Putting the "Resolute" in Resolution

I know it seems like an odd time of year to mention this, but maybe it’s a good time to bring up New Year’s Resolutions.

Just months ago, you were gung-ho. You were going to lose weight, eat less, and exercise more. You were going to reach out to people you haven’t spoken to in a long time. You were going to be kinder, more joyful, or more patient. You were going to find time for yourself. You were going to quit that habit. You were going to start that new thing.

How’s it going?

Be honest. How is it going?

Are you following through? Or did you fail yourself again?

It’s ok. I get it.

Life happens. Things come up. You forget. You get busy.

It’s faster to turn on the tv than to find a good book. The treadmill becomes the place to dry clothes. The snooze button gets more of a workout than you do. The cookies beckon you like Jumanji drums. I get it.

Change is hard. Maintaining change is harder.

But here’s your dose of common sense this week:

if you don’t change, you won’t change.

And now, just because we are a few months into the year, and you’ve fallen off the horse, doesn’t mean it’s too late to get back on.

When it comes to change, here’s a few things to keep in mind.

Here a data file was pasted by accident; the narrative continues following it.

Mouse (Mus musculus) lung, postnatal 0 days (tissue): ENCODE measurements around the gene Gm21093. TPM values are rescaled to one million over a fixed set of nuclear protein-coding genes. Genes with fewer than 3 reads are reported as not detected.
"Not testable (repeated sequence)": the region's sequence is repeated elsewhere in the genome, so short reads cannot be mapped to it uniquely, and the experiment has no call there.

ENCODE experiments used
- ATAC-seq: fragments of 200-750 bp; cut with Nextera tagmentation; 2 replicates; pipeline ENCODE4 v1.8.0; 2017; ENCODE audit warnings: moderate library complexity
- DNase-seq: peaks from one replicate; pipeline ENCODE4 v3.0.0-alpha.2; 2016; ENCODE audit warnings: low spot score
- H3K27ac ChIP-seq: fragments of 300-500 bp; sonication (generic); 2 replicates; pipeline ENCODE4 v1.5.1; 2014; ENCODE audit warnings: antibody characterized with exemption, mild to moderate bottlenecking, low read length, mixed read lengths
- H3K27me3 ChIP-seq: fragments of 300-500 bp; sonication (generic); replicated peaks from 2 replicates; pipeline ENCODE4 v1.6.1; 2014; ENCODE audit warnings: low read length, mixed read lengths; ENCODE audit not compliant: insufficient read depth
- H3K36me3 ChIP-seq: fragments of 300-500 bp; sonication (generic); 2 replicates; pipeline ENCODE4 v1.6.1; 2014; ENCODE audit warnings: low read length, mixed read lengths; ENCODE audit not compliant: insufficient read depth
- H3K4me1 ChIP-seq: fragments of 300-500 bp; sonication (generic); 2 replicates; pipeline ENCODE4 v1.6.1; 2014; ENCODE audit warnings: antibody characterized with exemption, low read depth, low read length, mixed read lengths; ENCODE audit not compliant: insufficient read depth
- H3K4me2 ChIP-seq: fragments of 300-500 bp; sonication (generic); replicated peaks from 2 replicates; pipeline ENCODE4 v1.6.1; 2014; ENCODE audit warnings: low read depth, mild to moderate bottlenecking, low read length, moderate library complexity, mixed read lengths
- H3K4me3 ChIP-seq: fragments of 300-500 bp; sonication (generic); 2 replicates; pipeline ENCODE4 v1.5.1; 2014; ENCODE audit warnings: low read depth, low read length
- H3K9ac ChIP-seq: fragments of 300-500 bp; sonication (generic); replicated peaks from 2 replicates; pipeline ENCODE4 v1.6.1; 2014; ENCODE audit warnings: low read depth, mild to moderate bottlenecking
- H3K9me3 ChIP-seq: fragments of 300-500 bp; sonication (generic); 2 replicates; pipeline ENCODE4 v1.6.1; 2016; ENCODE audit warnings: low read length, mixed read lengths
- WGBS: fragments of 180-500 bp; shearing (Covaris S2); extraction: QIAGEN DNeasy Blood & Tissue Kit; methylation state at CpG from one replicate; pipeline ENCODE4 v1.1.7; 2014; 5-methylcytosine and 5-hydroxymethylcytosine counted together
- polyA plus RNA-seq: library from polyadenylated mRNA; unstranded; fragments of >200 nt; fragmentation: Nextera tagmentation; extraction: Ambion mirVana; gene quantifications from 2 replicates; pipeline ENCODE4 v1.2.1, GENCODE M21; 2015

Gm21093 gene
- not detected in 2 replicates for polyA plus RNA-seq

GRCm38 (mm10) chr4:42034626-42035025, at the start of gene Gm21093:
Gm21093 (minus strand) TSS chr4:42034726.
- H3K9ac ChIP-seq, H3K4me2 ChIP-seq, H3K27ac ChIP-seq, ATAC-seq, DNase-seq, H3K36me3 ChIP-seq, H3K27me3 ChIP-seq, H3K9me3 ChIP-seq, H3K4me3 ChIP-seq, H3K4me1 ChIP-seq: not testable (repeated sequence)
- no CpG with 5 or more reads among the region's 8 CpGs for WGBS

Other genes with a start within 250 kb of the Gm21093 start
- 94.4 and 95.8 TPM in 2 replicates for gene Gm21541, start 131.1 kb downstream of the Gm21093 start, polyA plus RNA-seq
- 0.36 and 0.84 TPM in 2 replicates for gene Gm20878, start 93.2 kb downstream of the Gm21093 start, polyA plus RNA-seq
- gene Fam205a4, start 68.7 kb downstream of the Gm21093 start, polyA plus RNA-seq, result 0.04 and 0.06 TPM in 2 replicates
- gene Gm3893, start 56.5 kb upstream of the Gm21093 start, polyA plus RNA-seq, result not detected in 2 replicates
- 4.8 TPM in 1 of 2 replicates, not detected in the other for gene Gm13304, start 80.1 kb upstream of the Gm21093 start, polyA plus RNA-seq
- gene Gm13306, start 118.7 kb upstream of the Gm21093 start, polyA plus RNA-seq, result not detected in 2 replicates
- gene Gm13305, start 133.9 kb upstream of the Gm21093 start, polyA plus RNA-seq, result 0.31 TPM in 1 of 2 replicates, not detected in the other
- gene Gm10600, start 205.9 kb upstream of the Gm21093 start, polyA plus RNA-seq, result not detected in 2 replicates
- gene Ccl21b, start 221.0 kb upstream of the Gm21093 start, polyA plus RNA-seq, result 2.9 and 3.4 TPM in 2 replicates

Skip the shame. Tell me, when you’ve taken a wrong turn, how does continuing to drive in the wrong direction ever get you to where you want to go? It doesn’t. All too often you follow up a fall off the horse with self-criticism, self-hate, shame, despair, and pity-parties. You will never shame yourself into being a better person. It just doesn’t happen. So instead of beating yourself up, practice some self-compassion.

Set yourself up for success. Honestly, you’ve failed yourself too many times. And now you don’t even trust yourself. Chances are, you know this and so you’re setting bigger and bigger goals to bust yourself out of this rut. Stop. Set smaller goals. Give yourself a win. Don’t say you’ll exercise 1 hour a day, 7 days a week. Instead say you’ll do 15 minutes, 2 days a week. Set doable goals that stretch you, but feel good. Pretty soon, you’ll be trusting yourself again with bigger goals.

Choose something that matters. Maybe it’s hard to change because you made the wrong goal. Is your goal to eat less, or eat more nutritious food? Is it to lose weight, or love your body? Is it to stop a bad habit, or heal the wound you’re trying to cover up? Is it more vacations, or more quality time? Make a goal that matters to you and the people you love, not one you think you should have, or that you saw on Instagram, or that someone told you would be good for you.

Don’t change. Instead of the idea of change, becoming a new person, cutting something out or adding something on, maybe consider your goal as an area of growth. Growth is organic. It’s slow but sure, toward the light. So maybe you don’t have to change at all. Maybe you just have to grow into being a better version of yourself.

Where do you need to re-commit?

Do you need to make new goals?

What goals are you going to grow towards?

Here’s to Conquering Stress,

The Stress Experts

Practical Strategies to Deal With Daily Stressors

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